What can someone who wants to work in ecotourism expect from the job?
It’s very rewarding and uplifting. It’s so great to be part of people’s reaction when they see something for the first time! To be there for the first time someone sees a whale is amazing.
If you want to start your own business, you need to find a niche though. To be able to market yourself. Being ‘eco’ isn’t enough anymore. Having an ecotourism sticker is the baseline for many businesses now!
What does a normal day on the job in ecotourism look like for you?
Checking the weather! All the time. The customer’s experience is the most important thing about my job. I’d choose not to take someone to see a particular mammal if it’s going to be uncomfortable weather-wise. So it’s constantly on my mind.
We spend a lot of time doing reccies to find new places. To see what’s on top of the water and under! Checking out anchorages. Planning for our journeys and working out the best places to go. Between trips, we do a lot of boat care and cleaning too.
Another big thing is staff education. Everyone needs to be able to answer questions about the Ningaloo region and its history. I put the most emphasis on the wildlife – on everything from corals to whales. There’s definitely an educational message to what we do here.
What’s your advice to people who want to work in ecotourism?
Follow your passion! For me, it was sailing. That hasn’t sent me up any dead ends… yet!
Bear in mind that if you’re doing it to make money you’re probably going to be disappointed. But if you’re doing it to enrich your lifestyle then you’ll be happy!
How did you get into wildlife and nature and ecotourism?
David Attenborough! He’s got a bit of a role to play in that. I’ve been interested in wildlife and nature for as long as I can remember. Exmouth turned that passion up a little bit. Because it’s so abundant and so easy to find and there’s so much variety.
I used to be a rowing coach for 35 years. That was my connection with the school that I helped out with doing outdoor ed which led me to Exmouth. Then I ended up here, working in ecotourism.
What are the best and worst parts of ecotourism jobs?
The best part is seeing people’s reactions the first time they see a new animal!
The worst part is falling short on customer’s expectations because of the weather. Usually, people do understand, but it’s hard to not take it personally! You want to be responsible for delivering meaningful memories. Wind or natural events can prevent that from happening, which is tough. And there’s nothing you can do to control Mother Nature!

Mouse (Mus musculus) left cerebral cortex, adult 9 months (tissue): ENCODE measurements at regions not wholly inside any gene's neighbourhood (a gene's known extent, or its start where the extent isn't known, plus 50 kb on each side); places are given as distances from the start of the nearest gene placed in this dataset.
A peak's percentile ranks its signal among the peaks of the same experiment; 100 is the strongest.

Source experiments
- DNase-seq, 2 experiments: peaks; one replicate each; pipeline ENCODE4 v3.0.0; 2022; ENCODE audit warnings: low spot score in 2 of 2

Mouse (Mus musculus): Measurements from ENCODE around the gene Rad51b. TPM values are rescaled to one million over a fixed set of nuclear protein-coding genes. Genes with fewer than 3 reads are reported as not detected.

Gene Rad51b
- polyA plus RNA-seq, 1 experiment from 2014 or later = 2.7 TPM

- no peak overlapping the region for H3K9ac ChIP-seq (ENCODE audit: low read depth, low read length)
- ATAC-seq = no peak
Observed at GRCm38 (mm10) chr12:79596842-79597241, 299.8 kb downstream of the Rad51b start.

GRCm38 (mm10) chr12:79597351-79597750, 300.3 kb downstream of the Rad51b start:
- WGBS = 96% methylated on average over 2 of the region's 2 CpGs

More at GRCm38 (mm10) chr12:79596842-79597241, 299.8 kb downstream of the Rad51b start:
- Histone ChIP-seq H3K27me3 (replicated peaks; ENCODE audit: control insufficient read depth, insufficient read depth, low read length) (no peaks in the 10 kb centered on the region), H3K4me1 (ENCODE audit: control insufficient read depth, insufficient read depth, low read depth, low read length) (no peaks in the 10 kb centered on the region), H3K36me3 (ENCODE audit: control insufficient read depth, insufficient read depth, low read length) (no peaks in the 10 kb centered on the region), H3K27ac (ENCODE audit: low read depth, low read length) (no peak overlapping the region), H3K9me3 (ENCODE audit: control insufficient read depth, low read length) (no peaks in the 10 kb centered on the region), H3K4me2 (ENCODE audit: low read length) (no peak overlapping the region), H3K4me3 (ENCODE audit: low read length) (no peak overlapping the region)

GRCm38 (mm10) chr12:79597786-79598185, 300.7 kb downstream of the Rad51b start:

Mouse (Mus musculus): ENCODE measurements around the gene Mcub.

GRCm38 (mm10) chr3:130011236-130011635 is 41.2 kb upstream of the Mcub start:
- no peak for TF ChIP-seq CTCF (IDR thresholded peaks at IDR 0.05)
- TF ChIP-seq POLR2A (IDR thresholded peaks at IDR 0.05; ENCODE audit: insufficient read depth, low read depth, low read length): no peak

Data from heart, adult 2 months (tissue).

What can people do to get ecotourism jobs?
Be a person who can make connections with guests and customers. It’s the most important thing.
One of the hardest things is when you go out on a trip and you don’t see any wildlife. People have paid all this money for this experience, and they didn’t get what they’d hoped for. But customers can still have a meaningful experience if the host or hostess has connected with them.
On one trip, we didn’t see anything at all. But despite that, a customer I remember well had a notably amazing time. We talked for a solid two and a half hours – building a connection. It’s not like we particularly had anything in common, but still, we were getting on.
When we returned to land, he’d enjoyed the trip so much that he invited me over for dinner! So it proves, even if the trip isn’t what a customer expected because of the weather or wildlife (or lack thereof!), they can still have a great time.
Sail away to an ecotourism job now
There are all sorts of careers in ecotourism. From sailing around the stunning Ningaloo Reef to sustainable scuba diving, and eco-tour-guiding on land!
It is a super fast-growing industry. Jobs in ecotourism are usually accessible because in the normal world (life pre-COVID!) there are lots of tourists travelling all over the world. And hopefully that will continue to be the case going forward too.